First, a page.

Color Vs. No Color question

Tkil tkil-sdpm at
Tue Jun 17 12:57:14 CDT 2003

>>>>> "Joel" == Joel Fentin <joel at> writes:

Joel> Do I have to use html tags to retain color on all browsers?

No, you just need to use correct color tags (as someone else already
pointed out).

"DDDDDD" is *not* a valid color specification.  
"#DDDDDD" *is* a valid color specification.

The browsers try hard to do the right thing, but in this case, they're
defeated.  My guess is that, if Netscape sees a letter as the first
character of a color specification, it tries to look it up in the X
colors database -- because, if you change your code to use "00FF00"
(with no pound sign!) it *does* honor the color.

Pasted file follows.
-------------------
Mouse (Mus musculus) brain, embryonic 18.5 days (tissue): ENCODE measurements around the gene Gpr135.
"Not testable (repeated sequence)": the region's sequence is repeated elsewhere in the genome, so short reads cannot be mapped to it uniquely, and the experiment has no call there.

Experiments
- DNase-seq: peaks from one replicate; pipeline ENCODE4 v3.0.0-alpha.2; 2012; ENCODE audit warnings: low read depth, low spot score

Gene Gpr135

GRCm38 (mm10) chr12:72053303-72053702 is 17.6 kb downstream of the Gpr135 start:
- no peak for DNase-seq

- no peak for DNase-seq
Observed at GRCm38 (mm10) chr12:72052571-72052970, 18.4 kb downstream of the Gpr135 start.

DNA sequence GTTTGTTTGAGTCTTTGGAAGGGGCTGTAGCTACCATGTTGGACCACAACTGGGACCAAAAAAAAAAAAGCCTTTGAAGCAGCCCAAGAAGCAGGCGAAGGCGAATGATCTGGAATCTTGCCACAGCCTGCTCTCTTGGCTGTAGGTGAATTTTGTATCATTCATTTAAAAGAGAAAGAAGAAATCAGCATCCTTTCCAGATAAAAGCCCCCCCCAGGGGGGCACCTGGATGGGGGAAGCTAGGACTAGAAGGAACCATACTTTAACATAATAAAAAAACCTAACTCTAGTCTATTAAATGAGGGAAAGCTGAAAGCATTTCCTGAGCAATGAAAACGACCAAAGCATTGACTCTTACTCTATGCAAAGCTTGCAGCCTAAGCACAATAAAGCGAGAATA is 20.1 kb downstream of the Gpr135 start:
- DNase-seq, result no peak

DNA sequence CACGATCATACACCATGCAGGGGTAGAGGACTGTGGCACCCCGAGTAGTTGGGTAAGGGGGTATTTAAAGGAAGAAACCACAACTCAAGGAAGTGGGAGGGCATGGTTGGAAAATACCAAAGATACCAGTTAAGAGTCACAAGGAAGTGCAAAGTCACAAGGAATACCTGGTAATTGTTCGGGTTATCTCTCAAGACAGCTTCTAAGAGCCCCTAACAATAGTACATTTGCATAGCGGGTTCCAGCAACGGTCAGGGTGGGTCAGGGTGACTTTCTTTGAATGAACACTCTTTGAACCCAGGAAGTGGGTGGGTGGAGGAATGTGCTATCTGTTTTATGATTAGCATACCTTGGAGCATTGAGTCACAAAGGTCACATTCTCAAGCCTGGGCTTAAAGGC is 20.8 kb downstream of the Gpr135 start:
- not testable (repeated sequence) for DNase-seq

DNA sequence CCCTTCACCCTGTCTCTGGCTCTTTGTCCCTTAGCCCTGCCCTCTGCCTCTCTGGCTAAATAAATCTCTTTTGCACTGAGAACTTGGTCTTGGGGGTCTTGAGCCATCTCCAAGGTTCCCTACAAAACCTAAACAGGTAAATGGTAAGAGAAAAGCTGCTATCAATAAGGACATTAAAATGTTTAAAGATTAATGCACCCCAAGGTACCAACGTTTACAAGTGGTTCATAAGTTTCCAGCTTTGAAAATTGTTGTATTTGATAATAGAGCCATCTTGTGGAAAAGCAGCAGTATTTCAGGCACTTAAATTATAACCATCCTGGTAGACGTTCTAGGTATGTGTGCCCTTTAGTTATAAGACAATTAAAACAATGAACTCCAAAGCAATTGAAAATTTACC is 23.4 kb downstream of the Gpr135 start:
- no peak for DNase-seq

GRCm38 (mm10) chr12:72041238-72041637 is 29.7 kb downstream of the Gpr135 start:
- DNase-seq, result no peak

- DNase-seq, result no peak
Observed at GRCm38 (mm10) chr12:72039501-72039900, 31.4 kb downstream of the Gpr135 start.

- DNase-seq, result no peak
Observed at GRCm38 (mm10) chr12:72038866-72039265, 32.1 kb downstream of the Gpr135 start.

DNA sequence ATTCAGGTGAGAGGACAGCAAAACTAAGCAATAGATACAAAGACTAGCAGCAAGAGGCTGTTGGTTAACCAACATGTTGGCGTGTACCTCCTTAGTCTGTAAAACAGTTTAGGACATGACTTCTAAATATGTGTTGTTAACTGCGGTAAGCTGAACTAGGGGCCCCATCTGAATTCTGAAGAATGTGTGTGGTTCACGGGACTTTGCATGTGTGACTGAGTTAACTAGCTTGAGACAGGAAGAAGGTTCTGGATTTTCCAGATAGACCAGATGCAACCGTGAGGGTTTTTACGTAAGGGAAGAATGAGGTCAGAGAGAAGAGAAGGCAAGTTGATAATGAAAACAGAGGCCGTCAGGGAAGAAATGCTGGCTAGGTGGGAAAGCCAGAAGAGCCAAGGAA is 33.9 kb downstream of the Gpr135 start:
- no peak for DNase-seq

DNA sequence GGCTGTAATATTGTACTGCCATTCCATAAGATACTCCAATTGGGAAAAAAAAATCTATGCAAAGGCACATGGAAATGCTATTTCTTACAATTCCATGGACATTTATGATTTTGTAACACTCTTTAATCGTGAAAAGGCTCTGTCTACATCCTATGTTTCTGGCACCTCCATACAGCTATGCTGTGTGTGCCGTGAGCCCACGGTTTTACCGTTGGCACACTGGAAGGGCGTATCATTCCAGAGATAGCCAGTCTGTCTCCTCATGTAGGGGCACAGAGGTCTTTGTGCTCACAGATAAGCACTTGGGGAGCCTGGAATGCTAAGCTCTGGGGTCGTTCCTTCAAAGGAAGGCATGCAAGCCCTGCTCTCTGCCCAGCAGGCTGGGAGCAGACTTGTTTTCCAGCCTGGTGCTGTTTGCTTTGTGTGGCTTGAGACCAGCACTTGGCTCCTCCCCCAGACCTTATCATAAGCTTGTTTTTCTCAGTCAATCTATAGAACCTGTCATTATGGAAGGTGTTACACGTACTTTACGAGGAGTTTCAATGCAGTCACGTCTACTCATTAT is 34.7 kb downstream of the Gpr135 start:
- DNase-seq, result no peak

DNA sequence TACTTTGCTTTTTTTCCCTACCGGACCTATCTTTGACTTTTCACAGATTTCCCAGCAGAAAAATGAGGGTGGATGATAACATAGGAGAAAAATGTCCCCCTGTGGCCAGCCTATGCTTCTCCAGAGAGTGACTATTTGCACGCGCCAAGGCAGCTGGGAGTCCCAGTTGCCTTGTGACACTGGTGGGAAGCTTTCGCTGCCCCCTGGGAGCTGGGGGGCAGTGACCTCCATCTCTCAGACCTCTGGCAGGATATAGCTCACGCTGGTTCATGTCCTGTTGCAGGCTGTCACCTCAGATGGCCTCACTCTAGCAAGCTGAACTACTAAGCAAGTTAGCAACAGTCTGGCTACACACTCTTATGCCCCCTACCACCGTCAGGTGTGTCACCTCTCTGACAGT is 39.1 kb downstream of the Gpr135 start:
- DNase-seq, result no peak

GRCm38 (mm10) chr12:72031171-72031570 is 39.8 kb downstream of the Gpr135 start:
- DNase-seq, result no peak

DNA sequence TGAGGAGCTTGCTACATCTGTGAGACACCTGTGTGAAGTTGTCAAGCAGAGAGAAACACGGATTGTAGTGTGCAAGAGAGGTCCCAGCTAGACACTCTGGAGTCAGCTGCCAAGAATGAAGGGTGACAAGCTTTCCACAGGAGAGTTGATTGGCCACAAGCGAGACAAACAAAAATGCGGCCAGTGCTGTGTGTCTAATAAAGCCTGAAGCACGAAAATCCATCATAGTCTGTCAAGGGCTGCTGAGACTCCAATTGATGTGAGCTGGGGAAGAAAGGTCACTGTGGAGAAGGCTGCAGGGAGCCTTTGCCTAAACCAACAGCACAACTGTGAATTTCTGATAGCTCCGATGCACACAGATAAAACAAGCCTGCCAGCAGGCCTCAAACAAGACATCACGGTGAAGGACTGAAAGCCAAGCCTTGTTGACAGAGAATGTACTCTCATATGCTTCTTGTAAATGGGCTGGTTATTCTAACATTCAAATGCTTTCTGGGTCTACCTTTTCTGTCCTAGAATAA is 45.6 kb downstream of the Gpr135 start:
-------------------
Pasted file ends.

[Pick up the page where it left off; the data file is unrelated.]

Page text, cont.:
Just use "#DDDDDD", and it will maintain color in all browsers.
Because that's the standard.  Funny how that works, isn't it?

A small plea: unless you have a very good reason to set the background
color, please don't.  The web is not a printed page, and the rules of
printed text on reflective medium (e.g., "dark text on light is easier
to read") do not necessarily apply to a light-emitting medium.

Granted, I've mostly given up on this crusade, but oh well...


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